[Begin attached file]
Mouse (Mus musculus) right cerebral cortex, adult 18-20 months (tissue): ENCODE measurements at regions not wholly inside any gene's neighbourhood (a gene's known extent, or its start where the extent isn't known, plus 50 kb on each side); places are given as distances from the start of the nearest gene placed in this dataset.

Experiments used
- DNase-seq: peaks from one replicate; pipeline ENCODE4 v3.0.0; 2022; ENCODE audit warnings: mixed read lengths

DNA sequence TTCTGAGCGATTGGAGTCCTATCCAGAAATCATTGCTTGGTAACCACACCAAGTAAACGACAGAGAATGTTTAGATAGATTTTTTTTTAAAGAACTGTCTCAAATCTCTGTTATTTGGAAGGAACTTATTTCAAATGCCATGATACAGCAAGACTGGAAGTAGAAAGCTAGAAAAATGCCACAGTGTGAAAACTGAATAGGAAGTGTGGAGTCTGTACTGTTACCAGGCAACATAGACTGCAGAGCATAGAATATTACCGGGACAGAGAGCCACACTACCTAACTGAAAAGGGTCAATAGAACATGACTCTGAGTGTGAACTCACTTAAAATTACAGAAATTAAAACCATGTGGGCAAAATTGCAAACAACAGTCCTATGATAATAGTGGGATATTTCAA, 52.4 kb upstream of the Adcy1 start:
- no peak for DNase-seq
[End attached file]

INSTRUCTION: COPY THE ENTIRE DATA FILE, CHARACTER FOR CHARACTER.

Mouse (Mus musculus) right cerebral cortex, adult 18-20 months (tissue): ENCODE measurements at regions not wholly inside any gene's neighbourhood (a gene's known extent, or its start where the extent isn't known, plus 50 kb on each side); places are given as distances from the start of the nearest gene placed in this dataset.

Experiments used
- DNase-seq: peaks from one replicate; pipeline ENCODE4 v3.0.0; 2022; ENCODE audit warnings: mixed read lengths

DNA sequence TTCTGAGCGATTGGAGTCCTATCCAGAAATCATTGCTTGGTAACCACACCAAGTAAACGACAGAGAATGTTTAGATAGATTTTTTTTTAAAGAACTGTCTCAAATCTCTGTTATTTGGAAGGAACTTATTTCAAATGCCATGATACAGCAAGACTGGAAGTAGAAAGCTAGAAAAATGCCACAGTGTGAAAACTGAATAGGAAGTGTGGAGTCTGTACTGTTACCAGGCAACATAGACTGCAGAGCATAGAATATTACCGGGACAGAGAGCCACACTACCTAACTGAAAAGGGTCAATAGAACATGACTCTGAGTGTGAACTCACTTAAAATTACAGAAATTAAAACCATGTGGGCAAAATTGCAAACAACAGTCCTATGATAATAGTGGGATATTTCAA, 52.4 kb upstream of the Adcy1 start:
- no peak for DNase-seq